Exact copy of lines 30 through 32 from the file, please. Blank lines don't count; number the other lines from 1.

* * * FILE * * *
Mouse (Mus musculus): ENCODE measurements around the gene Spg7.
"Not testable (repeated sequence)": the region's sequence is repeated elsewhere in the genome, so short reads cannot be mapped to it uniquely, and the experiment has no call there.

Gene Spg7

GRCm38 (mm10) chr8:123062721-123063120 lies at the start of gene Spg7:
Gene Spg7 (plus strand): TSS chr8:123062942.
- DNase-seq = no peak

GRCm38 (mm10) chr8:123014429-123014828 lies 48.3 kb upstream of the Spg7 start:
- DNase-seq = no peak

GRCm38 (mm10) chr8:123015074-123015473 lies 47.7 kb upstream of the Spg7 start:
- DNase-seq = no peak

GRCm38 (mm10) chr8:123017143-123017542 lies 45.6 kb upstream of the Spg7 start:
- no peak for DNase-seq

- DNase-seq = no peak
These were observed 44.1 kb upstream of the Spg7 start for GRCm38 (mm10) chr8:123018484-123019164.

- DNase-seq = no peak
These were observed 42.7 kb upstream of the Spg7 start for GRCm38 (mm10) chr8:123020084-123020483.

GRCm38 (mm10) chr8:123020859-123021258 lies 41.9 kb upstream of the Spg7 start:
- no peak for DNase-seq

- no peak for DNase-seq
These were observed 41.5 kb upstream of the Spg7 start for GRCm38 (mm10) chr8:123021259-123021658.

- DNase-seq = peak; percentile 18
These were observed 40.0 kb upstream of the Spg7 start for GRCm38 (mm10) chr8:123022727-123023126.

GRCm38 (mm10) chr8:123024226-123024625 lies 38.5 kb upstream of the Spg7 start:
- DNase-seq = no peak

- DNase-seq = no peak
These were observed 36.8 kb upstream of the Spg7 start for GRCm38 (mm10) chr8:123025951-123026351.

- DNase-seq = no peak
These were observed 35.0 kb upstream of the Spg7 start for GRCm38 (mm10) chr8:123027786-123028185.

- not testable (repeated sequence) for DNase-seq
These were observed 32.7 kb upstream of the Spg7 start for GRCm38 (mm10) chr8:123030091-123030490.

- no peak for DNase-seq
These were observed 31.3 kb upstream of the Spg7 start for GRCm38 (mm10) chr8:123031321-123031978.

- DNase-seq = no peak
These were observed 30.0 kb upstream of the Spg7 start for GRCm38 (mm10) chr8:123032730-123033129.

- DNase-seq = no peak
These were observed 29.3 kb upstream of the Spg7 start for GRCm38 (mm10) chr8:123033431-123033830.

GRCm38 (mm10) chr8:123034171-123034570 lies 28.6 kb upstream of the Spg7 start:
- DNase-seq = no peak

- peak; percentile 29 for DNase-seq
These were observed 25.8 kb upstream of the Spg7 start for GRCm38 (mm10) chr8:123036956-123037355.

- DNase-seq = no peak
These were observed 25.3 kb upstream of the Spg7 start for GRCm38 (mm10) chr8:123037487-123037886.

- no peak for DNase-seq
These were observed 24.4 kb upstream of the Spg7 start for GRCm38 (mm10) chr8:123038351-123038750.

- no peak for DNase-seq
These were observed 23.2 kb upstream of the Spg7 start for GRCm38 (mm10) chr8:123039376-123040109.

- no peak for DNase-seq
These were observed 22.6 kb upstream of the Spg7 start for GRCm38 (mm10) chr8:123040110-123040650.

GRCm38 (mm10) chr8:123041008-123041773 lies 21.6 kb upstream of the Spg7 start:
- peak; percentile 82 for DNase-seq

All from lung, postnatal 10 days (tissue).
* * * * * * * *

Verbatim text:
These were observed 32.7 kb upstream of the Spg7 start for GRCm38 (mm10) chr8:123030091-123030490.

- no peak for DNase-seq
These were observed 31.3 kb upstream of the Spg7 start for GRCm38 (mm10) chr8:123031321-123031978.